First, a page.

Pretoria — The Independent Electoral Commission (IEC) has appealed to voters to respect the privacy and secrecy of their vote by refraining from taking pictures in the ballot booth and of their marked ballot papers in this week's election.
The popularity of selfies - a self-portrait photograph, typically taken with a hand-held digital camera or camera phone - along with a number of social media campaigns promoting voting selfies, has increased the risk of undermining the secrecy of the vote.
Following voting by South Africans abroad last week, a number of photographs appeared on social media in which voters had photographed their marked ballot papers.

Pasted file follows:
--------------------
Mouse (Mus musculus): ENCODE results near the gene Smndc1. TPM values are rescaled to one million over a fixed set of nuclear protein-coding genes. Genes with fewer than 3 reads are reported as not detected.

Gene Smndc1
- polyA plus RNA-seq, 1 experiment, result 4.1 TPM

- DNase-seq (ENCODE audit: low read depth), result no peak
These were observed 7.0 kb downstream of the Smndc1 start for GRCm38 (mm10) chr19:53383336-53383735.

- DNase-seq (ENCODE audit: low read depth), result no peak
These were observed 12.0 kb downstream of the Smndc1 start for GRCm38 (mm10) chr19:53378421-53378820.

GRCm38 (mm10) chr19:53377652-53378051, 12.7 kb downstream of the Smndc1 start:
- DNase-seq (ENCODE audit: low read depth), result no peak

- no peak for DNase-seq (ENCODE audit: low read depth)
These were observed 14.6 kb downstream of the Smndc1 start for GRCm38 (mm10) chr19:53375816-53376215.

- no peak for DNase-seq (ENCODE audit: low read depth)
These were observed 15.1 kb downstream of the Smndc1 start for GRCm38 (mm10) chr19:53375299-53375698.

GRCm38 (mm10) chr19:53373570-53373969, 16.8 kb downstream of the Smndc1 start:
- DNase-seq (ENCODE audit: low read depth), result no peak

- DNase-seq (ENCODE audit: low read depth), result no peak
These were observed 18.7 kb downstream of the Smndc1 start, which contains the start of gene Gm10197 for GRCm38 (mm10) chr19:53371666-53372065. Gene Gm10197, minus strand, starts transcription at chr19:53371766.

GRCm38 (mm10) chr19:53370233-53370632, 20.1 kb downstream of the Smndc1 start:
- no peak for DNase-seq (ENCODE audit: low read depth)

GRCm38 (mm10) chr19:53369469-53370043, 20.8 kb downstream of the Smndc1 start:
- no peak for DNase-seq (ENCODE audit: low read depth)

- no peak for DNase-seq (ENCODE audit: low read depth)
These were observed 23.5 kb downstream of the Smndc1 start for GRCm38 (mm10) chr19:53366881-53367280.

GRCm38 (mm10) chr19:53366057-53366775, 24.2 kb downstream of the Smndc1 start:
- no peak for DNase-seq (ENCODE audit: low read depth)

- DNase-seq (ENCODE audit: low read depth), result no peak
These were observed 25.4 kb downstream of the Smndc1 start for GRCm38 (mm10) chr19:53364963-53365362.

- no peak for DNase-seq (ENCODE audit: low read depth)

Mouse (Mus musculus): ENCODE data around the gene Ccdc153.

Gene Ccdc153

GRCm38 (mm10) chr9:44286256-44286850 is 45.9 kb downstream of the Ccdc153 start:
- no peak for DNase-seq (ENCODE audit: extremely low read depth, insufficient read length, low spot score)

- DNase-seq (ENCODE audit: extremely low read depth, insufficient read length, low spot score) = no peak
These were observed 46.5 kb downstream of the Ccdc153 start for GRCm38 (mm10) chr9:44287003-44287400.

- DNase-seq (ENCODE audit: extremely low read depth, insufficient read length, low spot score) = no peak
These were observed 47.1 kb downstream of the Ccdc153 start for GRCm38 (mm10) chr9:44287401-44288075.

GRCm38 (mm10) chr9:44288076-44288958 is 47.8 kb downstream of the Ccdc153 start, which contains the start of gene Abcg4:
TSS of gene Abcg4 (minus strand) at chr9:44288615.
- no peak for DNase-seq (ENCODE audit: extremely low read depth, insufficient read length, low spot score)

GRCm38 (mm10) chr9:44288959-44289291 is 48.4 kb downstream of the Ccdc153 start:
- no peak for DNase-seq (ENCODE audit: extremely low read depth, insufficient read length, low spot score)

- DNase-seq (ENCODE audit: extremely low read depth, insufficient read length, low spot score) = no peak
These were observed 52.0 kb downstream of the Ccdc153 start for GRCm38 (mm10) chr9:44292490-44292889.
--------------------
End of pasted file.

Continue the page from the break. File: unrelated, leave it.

The Electoral Commission strongly supports voters expressing their support for democracy and the elections through social media and selfies but these should be within the law.
"Voters may take photographs of themselves outside the voting station and of their inked thumbs to show their participation.
"However, voters are reminded that it is an offence to take and/or publish photographs, which reveal a person's vote on a ballot paper. Upon conviction, offenders will be liable to a fine or a term of imprisonment not exceeding one year," the IEC said.
While taking a camera or photographic equipment into the voting booth is prohibited, it is not feasible to remove every voter's cell phone and to return these to voters after they have voted.
The Electoral Commission therefore appeals to voters to respect the law and the fundamental right of secrecy which underpins the democratic system.